Research continues to demonstrate that instructional materials have a direct impact on student learning outcomes.

  • A study from the Center for Education Policy Research at Harvard estimated that in fourth and fifth grade math, switching to a top ranked textbook would translate to student achievement gains of 3.6 percentile points—larger than the improvement of a typical teacher’s effectiveness in their first three years on the job when they are learning to teach. (Kane, 2016).
  • A 2017 study reveals giving middle school math teachers access to inquiry-based lesson plans and online support significantly improves student learning outcomes. The study notes, “The effect on learning was about the same as moving from an average-performing teacher to one at the 80th percentile.”

The price of placing strong curricula in the classroom is not necessarily higher than using weak ones, and is often more cost-effective than other reforms.

  • “Textbooks are relatively inexpensive and tend to be similarly priced. The implication is that the marginal cost of choosing a more effective textbook over a less effective alternative is essentially zero.” (Polikoff and Koedel, 2017)
  • The average cost-effectiveness ratio of switching to higher-quality curriculum was almost 40 times that of class-size reduction. (Boser, Chingos and Straus 2015)

Despite the impact materials can have and their cost-effectiveness compared to other reforms, schools, districts, and states lack trusted, transparent information about the quality of the materials and resources they use to guide instruction. Due to the lack of information, selection decisions often privilege factors other than alignment.

Teachers know that materials matter, and that they do not always have access to the quality that their students deserve. That’s why they spend more than 12 hours per week searching for and creating instructional resources (free and paid). Teachers draw these materials from a variety of sources, many of them unvetted:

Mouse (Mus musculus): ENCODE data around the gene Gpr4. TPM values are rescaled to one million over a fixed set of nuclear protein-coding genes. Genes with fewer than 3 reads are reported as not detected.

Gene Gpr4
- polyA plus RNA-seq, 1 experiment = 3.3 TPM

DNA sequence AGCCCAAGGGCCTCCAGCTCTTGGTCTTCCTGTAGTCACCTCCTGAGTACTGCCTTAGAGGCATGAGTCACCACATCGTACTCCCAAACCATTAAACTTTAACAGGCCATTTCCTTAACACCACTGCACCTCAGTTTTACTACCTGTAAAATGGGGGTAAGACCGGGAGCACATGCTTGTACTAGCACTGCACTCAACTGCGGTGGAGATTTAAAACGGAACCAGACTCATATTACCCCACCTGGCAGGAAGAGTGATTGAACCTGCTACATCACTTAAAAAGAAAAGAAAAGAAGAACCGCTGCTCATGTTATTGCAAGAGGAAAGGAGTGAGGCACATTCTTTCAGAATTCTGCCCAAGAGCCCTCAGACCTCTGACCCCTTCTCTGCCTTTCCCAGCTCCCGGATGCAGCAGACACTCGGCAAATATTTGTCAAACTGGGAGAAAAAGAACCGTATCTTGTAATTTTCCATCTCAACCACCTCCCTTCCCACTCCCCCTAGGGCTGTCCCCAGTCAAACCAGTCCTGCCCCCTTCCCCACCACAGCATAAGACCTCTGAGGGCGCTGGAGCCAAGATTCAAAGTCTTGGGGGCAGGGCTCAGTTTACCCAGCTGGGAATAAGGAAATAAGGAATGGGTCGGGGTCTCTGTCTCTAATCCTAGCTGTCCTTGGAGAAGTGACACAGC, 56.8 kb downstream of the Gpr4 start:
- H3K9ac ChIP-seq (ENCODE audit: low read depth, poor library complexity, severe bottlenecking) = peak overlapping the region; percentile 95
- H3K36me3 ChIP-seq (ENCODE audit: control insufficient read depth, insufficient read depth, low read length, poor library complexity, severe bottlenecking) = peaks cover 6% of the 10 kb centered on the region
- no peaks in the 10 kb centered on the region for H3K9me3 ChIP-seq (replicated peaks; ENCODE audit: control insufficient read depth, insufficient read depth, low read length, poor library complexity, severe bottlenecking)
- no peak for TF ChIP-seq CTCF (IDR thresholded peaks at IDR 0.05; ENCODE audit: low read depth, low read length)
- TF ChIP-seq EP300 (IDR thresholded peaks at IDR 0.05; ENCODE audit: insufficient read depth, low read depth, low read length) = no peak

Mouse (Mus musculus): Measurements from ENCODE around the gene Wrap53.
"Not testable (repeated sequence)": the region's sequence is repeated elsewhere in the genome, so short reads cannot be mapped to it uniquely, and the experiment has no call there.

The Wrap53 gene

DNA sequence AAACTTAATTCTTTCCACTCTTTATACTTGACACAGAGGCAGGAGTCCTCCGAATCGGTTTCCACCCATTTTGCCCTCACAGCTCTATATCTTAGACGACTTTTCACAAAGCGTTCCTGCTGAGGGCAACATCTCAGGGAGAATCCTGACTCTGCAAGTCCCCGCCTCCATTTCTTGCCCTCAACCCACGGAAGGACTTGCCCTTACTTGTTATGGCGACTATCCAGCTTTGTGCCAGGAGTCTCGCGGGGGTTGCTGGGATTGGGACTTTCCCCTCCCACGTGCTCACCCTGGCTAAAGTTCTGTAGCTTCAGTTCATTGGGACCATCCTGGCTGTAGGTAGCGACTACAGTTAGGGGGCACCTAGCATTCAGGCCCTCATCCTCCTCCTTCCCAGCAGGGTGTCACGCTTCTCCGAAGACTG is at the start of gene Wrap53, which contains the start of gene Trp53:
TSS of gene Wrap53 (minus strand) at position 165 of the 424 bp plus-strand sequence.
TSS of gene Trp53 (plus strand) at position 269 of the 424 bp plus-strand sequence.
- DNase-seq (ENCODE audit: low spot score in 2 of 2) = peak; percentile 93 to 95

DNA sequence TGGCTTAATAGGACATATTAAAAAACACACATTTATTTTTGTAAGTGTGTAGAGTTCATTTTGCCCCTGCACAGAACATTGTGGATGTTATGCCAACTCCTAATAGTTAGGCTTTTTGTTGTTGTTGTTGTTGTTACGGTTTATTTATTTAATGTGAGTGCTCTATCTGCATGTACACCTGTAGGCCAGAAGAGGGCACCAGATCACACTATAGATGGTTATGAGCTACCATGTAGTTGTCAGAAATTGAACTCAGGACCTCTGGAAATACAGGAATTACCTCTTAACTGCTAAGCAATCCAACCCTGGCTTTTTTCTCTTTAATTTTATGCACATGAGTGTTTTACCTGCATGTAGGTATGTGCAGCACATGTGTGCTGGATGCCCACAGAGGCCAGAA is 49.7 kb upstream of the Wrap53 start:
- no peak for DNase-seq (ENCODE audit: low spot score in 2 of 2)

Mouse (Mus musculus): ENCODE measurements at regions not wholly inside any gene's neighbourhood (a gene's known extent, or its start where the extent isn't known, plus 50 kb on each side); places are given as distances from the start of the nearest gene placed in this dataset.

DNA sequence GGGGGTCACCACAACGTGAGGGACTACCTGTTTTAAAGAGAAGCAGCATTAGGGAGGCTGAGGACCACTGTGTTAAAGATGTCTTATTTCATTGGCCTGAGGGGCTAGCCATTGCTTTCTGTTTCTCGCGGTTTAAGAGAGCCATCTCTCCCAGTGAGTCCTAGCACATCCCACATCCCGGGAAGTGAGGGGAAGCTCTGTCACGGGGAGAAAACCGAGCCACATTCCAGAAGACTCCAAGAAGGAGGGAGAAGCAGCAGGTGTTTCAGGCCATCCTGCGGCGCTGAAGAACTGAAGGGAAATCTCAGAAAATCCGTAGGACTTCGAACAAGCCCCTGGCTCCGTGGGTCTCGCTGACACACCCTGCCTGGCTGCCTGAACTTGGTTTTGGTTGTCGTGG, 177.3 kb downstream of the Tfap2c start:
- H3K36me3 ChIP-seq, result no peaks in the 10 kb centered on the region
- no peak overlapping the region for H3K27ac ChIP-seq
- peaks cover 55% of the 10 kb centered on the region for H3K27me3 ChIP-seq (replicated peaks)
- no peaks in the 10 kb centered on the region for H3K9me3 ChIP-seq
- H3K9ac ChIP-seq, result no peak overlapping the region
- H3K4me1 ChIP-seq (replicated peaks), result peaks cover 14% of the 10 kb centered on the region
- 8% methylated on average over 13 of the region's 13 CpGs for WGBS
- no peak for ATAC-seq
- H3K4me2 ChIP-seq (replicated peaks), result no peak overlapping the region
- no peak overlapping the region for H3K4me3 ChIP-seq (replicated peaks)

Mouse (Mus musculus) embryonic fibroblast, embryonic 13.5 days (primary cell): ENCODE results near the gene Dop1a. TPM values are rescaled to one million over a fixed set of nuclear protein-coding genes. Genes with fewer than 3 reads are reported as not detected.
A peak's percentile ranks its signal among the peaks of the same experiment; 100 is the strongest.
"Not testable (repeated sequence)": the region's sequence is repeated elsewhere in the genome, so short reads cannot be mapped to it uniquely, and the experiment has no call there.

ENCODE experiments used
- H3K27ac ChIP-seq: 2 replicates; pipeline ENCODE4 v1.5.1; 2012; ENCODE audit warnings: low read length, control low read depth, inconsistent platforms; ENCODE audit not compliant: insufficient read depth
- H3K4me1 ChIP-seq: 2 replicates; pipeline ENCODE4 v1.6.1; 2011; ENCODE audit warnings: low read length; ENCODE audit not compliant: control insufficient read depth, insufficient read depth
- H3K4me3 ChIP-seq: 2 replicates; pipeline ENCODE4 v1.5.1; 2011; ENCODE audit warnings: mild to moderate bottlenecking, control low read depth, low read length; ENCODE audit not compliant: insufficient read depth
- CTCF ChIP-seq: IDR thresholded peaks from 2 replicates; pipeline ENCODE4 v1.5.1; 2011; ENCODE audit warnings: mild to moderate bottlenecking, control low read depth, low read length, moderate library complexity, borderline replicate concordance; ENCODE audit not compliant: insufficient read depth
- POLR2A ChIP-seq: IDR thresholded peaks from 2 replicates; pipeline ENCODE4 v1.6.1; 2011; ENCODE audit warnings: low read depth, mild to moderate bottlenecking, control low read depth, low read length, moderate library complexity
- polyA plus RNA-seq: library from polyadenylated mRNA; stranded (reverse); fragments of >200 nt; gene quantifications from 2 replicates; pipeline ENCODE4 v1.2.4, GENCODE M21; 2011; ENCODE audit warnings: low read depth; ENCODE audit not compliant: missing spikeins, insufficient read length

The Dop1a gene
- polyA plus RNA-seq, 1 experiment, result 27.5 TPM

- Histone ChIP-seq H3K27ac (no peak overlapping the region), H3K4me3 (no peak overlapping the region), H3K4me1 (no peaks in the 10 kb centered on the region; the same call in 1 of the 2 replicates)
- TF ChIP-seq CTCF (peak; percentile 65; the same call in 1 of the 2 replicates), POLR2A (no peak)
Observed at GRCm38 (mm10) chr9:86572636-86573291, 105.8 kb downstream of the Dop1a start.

• 97% Google
  • 85% Pinterest
  • 79% Teachers Pay Teachers

Without the support of high-quality materials, teachers lose valuable time that could be spent differentiating lessons, making sure the content works for their students, and inspiring a love of learning in all students. It also means that the curriculum found in classrooms across the country varies in alignment and quality.

Access to high-quality materials is an equity issue. A 2015 study found that low-income students are less likely than high-income students to have quality content and curriculum in the classroom. We understand that until all students have access to the best materials, the transformative power of education cannot be realized.

“As it stands now, students’ chances to learn challenging content depend on whether they are lucky enough to attend a school that provides it. In effect, a defense of localism in questions about content amounts to a defense of inequality in opportunity to learn.”
– Dr. William Schmidt 2013, 2015